Our lack of understanding when it comes to plants and ecosystem workings shows up in the steady flow of news about environmental crises. Red or brown "tides" of marine algae appear along the Atlantic coast and fish die off. Wildfires engulf Yellowstone National Park or the California hills, destroying forests and homes. Kudzu (Pueraria lobata), purple loosestrife (Lythrum salicaria), water hyacinth (Eichhornia crassipes), and other invasive plants threaten the south, the Everglades, our national parks. Very little of the natural world remains pristine; most of it is now managed. Yet the management proceeds without a sound understanding of ecosystems, often leading to crises. Some of the toxin-producing algae responsible for the fish kills were unknown to science before they bloomed, a phenomenon that seems to be Increasing worldwide. The biological necessity of fire for some ecological communities remains hard for the public to fathom and to apply. And how an apparently innocuous plant can suddenly turn into a multimillion dollar problem weed continues to perplex plant biologists.
Conversely, what we have learned from plant studies has engendered a wealth of tangible practical results, and not just in terms of foods. Plants enter our lives in innumerable ways, a function of their genetic, chemical, and structural diversity. You are looking at a plant product in the form of this page. (Despite the proliferation of electronic communication, readers still prefer the texture and eye-ease of printed paper.) You are also probably wearing plant products in the form of cotton, linen, or rayon, and sitting on or in a structure of wood, perhaps the most prized of plant products. No matter what you last ate, the fuel it is providing your cells to function was originally captured from the sun by a carbohydrate-making plant The spice, color, or flavor of the food no doubt cam from a plant leaf, seed, or oil.
Plant products similarly form the basis of many common, and many unusual, medicines. Long before, Bayer chemists commercially synthesized salicylic acid, the active ingredient in aspirin, Native Americans and ancient Greeks brewed tea from willow bark for pain relief. The plants (Salix spp.) manufacture similar compound that seems to deter some animal and insects from feeding on the plants. Other bioactive plant compounds have found uses as pain relievers and cough suppressants (morphine and codeine from poppies); heart stimulants (digoxin from foxglove); and cancer chemotherapies (vinblastine from the rosy periwinkle and taxol from yew), to name a few. Pharmaceutical companies typically aim to design synthetic ways to manufacture the compounds once they have been identified, but for compounds such as digoxin the plant chemistry has proved impossible to duplicate economically, and cultivated plants are the only source of the drug. In some case the plants themselves haven't been cultivated. A slow-growing Amazonian vine (Chondrodendron tomentosum) remains the pharmaceutical source of tubocurarine chloride, a muscle relaxant and an active ingredient in curare used in surgery.
Several specialties within botany are devoted to understanding the biochemistry and molecular biology of these compounds, and why there is so much chemical variation among plants. Most of these compounds, once thought to be waste products, are now believed to be chemical defenses against herbivore or attractants for pollinators, although the specific function has been demonstrated for few cases. The presence of chloroplasts in plant cells explains some of the most vital (and valuable) plant chemistry. These organelles are the site of photosynthesis and the manufacture of the eight or more amino acids we call essential, because we cannot make them but need them in our diets to build proteins. The creative capabilities of chloroplasts hark back to their origins as bacterial cells, which were engulfed or otherwise entered into a symbiotic relationship with larger cells, leading to the evolution of photosynthesizing plant cells.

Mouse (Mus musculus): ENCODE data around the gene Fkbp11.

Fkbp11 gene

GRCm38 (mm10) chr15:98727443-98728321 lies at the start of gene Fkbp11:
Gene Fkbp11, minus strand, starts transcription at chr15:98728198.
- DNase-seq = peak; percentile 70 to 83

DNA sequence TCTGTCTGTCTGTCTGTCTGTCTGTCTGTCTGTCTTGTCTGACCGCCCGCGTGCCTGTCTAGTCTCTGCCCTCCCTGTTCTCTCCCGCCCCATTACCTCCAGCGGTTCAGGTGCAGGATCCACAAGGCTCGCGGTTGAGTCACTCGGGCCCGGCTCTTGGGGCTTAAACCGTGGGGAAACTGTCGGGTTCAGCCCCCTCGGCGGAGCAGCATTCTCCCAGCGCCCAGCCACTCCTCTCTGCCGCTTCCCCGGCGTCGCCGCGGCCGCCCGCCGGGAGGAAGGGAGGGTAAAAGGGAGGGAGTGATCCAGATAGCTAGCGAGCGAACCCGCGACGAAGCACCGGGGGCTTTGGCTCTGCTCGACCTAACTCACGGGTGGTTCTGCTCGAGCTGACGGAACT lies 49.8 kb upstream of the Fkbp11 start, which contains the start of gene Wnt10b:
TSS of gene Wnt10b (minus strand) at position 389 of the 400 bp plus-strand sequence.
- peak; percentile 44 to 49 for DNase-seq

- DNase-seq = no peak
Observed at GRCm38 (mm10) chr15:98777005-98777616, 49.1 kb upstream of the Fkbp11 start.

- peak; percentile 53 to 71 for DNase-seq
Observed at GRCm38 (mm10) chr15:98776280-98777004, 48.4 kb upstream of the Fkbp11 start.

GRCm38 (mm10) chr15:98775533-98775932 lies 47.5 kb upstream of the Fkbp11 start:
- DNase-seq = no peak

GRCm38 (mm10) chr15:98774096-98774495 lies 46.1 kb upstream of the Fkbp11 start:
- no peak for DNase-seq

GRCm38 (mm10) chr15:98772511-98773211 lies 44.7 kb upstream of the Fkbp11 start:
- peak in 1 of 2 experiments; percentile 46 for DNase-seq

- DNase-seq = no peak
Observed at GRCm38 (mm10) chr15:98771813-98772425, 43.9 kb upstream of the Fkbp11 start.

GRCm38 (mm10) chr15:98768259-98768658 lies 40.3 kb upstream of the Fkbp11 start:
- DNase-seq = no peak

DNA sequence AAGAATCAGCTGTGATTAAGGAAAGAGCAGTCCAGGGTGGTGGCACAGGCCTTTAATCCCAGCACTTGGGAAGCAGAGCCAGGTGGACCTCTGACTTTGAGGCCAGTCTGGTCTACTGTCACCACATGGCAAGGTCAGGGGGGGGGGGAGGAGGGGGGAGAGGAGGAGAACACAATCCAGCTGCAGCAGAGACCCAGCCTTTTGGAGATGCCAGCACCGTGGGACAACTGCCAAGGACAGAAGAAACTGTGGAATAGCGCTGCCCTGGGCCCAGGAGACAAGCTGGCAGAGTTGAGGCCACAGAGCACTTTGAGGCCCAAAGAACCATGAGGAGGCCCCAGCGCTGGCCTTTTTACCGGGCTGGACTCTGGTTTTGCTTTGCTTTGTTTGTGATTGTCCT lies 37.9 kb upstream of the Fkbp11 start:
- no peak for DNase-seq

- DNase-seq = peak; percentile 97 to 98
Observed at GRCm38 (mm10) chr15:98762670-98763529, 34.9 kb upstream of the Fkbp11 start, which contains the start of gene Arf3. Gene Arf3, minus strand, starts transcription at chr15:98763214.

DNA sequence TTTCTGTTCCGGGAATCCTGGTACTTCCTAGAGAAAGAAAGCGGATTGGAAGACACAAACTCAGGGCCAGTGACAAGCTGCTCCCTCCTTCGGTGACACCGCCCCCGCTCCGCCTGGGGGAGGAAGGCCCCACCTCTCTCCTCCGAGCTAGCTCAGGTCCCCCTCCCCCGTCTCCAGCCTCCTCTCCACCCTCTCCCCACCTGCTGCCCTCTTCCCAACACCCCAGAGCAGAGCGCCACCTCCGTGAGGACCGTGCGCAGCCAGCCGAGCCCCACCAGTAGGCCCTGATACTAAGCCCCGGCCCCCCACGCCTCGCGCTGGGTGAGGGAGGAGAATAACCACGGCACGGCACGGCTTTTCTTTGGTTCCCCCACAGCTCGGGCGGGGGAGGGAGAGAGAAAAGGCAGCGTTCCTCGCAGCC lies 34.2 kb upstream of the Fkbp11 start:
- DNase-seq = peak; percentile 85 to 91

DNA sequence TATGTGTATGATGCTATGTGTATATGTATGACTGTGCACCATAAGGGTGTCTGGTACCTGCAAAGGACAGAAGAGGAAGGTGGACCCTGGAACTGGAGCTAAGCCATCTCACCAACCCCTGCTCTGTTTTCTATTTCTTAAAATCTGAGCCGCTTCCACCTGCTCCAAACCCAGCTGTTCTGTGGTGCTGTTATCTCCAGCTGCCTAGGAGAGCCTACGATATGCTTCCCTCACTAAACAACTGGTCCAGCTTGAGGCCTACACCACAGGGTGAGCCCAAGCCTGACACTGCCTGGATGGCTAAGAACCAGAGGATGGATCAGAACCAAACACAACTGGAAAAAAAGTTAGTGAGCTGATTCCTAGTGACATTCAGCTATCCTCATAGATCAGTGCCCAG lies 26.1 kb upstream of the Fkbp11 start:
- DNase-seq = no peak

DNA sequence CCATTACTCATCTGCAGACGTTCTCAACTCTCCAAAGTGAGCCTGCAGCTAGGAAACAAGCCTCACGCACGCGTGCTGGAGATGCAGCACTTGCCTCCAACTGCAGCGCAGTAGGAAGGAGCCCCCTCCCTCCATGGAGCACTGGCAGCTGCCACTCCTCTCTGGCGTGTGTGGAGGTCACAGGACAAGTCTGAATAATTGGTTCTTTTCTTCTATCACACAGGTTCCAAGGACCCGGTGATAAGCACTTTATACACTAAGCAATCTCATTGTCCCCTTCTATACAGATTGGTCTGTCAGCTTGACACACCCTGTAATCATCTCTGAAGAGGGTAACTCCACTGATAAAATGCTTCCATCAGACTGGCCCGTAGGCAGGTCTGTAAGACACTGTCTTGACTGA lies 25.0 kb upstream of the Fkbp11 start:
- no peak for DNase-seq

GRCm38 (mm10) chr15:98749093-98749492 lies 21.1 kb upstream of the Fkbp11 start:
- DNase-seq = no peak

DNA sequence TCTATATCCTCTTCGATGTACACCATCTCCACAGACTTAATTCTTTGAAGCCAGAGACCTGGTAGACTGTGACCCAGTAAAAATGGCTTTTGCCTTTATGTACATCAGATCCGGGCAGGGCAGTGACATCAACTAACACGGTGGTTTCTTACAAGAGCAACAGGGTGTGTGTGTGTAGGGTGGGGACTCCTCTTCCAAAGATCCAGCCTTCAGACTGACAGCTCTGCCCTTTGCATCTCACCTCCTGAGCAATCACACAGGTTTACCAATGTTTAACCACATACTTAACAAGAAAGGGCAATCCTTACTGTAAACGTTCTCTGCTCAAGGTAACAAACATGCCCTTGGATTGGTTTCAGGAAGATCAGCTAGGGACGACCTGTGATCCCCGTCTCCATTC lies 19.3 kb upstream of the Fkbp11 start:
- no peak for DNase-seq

Chloroplasts create other interesting products, including ascorbic acid and some of the other vitamins we depend on plants to provide. in some plants, the end product of photosynthesis is not the usual carbohydrate sugar but an alcohol, such as mannitol or sorbitol. These compounds impart sweetness without sugar and are ingredients in sugar-free gums. in other plants, chloroplast enzymes will convert the fixed carbon into fatty acids, which then find their way into the useful seed oils. The final results may be as diverse as olive and corn oils for eating, tung and linseed oils for varnishes and paints, and castor oil for use as a medicinal purge. Of the many underutilized tropical plants, the babassil palm (Orbignyaphalerata) has been eyed as a potential renewable source of oil for fuel--500 trees can produce about 125 barrels of oil a year.
A large number of the plant compounds we have found to be medically or commercially useful fall into a vast class of chemicals known as terpenes. Several Nobel prizes have been awarded for working out the synthesis or structure of this most common and useful type of natural product. All terpenes have as their base a five-carbon unit. By linking and combining these into larger structures, plants create vitamins; steroids (diosgenin from wild yams has been the basis for oral contraceptives); carotenoids, including the yellow and orange pigments that are the basis for fall tourism throughout the Northeast; and solvents such as the familiar turpentine. With subtle changes, plants make very different products: the sap from the para rubber tree (Hevea brasiliensis) yields a terpene polymer with a certain conformation (cis-polyisoprene) that is the source of natural rubber for tires. Another tree (Palaquium gutta) makes a slightly different conformation (trans-polyisoprene) that is good for golf balls. A combination of the two forms in the latex of another tree (Achras sapota) makes chicle, the basis of chewing gum.